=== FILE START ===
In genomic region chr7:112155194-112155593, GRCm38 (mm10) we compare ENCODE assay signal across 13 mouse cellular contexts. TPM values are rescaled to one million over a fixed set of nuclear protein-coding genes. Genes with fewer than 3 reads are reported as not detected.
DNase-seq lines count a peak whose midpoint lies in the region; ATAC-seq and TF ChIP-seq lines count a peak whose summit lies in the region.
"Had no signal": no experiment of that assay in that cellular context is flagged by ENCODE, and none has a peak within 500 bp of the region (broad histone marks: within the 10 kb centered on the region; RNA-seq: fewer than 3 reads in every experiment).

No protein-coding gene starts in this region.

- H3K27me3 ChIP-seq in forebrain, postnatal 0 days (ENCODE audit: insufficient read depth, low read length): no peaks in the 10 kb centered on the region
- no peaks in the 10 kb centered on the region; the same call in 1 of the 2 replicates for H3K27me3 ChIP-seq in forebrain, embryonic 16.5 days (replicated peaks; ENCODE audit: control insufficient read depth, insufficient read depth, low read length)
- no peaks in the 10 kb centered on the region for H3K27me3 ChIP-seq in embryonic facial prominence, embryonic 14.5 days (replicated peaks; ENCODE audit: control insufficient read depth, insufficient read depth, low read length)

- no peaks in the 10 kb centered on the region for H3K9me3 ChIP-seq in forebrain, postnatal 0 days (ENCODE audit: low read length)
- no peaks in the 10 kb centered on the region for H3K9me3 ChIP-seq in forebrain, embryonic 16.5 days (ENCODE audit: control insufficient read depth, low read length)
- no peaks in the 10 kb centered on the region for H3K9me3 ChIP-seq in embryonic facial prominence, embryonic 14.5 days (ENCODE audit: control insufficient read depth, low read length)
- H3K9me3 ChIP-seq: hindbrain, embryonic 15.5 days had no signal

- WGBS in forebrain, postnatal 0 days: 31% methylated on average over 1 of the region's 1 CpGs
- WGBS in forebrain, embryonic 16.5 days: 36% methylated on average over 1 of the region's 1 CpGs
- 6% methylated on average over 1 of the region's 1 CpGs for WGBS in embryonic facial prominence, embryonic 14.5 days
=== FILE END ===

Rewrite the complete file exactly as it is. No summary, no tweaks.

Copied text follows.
In genomic region chr7:112155194-112155593, GRCm38 (mm10) we compare ENCODE assay signal across 13 mouse cellular contexts. TPM values are rescaled to one million over a fixed set of nuclear protein-coding genes. Genes with fewer than 3 reads are reported as not detected.
DNase-seq lines count a peak whose midpoint lies in the region; ATAC-seq and TF ChIP-seq lines count a peak whose summit lies in the region.
"Had no signal": no experiment of that assay in that cellular context is flagged by ENCODE, and none has a peak within 500 bp of the region (broad histone marks: within the 10 kb centered on the region; RNA-seq: fewer than 3 reads in every experiment).

No protein-coding gene starts in this region.

- H3K27me3 ChIP-seq in forebrain, postnatal 0 days (ENCODE audit: insufficient read depth, low read length): no peaks in the 10 kb centered on the region
- no peaks in the 10 kb centered on the region; the same call in 1 of the 2 replicates for H3K27me3 ChIP-seq in forebrain, embryonic 16.5 days (replicated peaks; ENCODE audit: control insufficient read depth, insufficient read depth, low read length)
- no peaks in the 10 kb centered on the region for H3K27me3 ChIP-seq in embryonic facial prominence, embryonic 14.5 days (replicated peaks; ENCODE audit: control insufficient read depth, insufficient read depth, low read length)

- no peaks in the 10 kb centered on the region for H3K9me3 ChIP-seq in forebrain, postnatal 0 days (ENCODE audit: low read length)
- no peaks in the 10 kb centered on the region for H3K9me3 ChIP-seq in forebrain, embryonic 16.5 days (ENCODE audit: control insufficient read depth, low read length)
- no peaks in the 10 kb centered on the region for H3K9me3 ChIP-seq in embryonic facial prominence, embryonic 14.5 days (ENCODE audit: control insufficient read depth, low read length)
- H3K9me3 ChIP-seq: hindbrain, embryonic 15.5 days had no signal

- WGBS in forebrain, postnatal 0 days: 31% methylated on average over 1 of the region's 1 CpGs
- WGBS in forebrain, embryonic 16.5 days: 36% methylated on average over 1 of the region's 1 CpGs
- 6% methylated on average over 1 of the region's 1 CpGs for WGBS in embryonic facial prominence, embryonic 14.5 days